MORGANTOWN, W.Va. – President Donald Trump already has endorsed Senate candidates in Ohio, Florida, and Tennessee.
But not in West Virginia.
That’s where a trio of top-tier contenders is set to square off in a nationally televised debate on Fox News after weeks of fighting about who would be the Trump administration’s greatest ally in Washington, D.C.
Now one candidate is trying to convince voters that other high-profile endorsements matter just as much as the president’s.
Attorney General Patrick Morrisey believes former 2016 presidential candidates lending their names to his campaign should be a boost.
“(Texas Sen.) Ted Cruz, (Kentucky Sen.) Rand Paul, (Gov.) Scott Walker,” Morrisey said. “Conservatives are uniting behind my candidacy because I’m the one that took on Obama overreach.”
But nobody on that list started 2016 as a Trump ally, something Rep. Evan Jenkins is trying to exploit.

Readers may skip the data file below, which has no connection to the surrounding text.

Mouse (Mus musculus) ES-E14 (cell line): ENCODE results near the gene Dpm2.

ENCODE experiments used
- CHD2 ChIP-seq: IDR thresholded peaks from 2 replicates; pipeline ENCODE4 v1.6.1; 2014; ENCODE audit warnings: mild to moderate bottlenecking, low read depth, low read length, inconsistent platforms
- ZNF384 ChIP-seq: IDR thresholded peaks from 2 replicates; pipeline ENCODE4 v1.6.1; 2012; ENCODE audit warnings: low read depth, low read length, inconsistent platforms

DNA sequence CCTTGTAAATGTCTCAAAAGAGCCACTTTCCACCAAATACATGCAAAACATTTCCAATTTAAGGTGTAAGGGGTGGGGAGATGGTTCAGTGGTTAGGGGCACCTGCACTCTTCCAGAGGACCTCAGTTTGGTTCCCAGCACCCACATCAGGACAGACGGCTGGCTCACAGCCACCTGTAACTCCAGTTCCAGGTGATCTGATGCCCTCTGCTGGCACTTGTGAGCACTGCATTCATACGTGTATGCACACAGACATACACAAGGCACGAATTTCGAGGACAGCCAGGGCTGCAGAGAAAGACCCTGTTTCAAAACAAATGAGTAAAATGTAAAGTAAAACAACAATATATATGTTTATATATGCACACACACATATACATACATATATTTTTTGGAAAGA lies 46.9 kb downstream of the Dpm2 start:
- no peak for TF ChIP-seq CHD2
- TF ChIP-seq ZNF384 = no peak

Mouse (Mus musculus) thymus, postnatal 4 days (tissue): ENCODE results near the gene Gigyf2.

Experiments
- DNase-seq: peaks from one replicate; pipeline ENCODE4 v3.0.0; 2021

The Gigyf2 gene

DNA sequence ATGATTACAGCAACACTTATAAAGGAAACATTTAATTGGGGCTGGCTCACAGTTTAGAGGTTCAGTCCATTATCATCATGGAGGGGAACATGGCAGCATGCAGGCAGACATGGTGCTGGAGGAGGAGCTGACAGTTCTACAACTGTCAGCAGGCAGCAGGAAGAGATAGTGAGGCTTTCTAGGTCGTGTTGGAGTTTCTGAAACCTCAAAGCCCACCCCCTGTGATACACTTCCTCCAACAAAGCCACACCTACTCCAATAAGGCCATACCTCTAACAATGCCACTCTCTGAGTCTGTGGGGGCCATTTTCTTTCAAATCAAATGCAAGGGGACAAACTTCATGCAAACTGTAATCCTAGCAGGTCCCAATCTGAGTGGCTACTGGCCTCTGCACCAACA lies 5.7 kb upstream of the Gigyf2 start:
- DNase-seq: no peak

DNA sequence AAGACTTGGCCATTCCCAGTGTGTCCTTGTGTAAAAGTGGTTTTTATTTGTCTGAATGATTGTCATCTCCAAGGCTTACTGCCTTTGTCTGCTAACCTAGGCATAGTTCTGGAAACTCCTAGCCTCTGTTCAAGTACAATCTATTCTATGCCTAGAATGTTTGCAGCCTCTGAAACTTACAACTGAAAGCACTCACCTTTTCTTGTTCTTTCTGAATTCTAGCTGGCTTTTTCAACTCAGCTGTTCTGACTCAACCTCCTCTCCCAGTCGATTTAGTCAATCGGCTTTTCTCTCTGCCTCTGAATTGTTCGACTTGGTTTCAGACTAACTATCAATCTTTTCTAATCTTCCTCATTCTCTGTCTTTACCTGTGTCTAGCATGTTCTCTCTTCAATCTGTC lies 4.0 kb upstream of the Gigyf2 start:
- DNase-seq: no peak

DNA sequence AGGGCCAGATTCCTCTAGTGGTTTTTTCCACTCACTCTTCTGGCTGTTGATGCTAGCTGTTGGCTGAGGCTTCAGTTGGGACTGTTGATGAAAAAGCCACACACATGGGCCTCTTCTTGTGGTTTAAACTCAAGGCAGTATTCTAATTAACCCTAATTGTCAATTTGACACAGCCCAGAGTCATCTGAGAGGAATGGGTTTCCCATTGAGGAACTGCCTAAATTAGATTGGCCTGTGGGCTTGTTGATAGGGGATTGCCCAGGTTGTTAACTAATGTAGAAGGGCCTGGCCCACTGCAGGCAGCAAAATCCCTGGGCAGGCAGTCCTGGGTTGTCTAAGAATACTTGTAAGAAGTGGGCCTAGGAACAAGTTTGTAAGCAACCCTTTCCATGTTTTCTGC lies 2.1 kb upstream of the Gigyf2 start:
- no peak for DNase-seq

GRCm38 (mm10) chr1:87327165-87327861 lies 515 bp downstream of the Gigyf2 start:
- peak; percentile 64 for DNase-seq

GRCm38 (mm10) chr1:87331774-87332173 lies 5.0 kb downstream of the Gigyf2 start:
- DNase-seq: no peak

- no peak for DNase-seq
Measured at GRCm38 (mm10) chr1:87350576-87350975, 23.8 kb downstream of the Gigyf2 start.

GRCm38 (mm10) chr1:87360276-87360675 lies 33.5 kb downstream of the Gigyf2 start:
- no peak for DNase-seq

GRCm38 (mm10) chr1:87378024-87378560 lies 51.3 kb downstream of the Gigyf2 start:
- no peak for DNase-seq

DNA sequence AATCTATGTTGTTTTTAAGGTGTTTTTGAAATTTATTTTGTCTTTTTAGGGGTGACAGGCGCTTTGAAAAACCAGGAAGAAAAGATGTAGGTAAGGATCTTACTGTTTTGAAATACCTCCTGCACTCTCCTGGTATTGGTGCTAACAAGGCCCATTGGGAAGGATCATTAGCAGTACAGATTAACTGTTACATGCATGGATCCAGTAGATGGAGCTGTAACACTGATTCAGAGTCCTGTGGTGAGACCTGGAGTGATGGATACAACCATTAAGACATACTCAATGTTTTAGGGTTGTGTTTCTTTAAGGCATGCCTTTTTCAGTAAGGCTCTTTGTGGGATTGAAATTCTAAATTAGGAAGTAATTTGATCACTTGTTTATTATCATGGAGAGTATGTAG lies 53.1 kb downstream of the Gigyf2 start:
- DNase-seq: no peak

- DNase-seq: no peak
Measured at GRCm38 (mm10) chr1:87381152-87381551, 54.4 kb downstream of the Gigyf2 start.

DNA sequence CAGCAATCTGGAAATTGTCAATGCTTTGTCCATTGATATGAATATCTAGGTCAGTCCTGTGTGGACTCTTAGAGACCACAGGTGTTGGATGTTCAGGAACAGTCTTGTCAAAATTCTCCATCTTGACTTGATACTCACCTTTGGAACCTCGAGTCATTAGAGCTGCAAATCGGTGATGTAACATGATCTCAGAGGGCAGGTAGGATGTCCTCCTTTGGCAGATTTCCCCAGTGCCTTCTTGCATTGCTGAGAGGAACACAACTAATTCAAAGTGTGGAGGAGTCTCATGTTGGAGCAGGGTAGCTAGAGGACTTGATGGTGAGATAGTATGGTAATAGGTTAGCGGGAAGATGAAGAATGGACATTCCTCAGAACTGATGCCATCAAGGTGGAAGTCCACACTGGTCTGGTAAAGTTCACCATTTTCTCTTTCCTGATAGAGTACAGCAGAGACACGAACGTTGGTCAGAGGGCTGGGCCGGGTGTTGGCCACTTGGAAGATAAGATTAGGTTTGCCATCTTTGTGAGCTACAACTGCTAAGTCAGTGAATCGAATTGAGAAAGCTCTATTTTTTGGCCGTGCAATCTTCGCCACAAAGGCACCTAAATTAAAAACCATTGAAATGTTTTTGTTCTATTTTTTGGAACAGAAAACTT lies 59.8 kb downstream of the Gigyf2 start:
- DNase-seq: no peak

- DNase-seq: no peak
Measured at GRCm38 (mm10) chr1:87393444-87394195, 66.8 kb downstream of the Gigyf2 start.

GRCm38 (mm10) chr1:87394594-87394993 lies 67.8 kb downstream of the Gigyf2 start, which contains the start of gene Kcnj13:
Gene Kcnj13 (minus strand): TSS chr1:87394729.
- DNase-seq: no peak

“He’s got Ted Cruz, who’s said the most vicious things about President Trump,” Jenkins said. “These are all Patrick Morrisey’s never-Trumper network.”
Trump beat Hillary Clinton by 42 points in West Virginia, so this kind of back-and-forth could loom large in the week before primary voters head to the polls.
Jenkins argues he’s been the most helpful to Trump, because he’s the only one in D.C. casting ballots to advance the Trump agenda. Morrisey argues he’s been the most helpful because he’s been filing lawsuits on behalf of the state to undo Obama-era energy regulations.
Then there’s Don Blankenship.
A former coal-baron, Blankenship recently served a year in jail on a misdemeanor conviction for conspiracy to violate mine safety laws, following 2010’s Upper Big Branch mine explosion that killed 29 people.
Because Blankenship was locked up for a big chunk of Trump’s early days in office, and wasn’t holding elected office, he couldn’t be much help to the White House.
Now, he stands out as the only one who openly admits – there’s a President he’d like to model himself after more than Trump.
“I’m in line with Trump’s policies, but totally out of line with his behavior many times,” Blankenship recently told Fox News. “I would like to be more like Ronald Reagan.”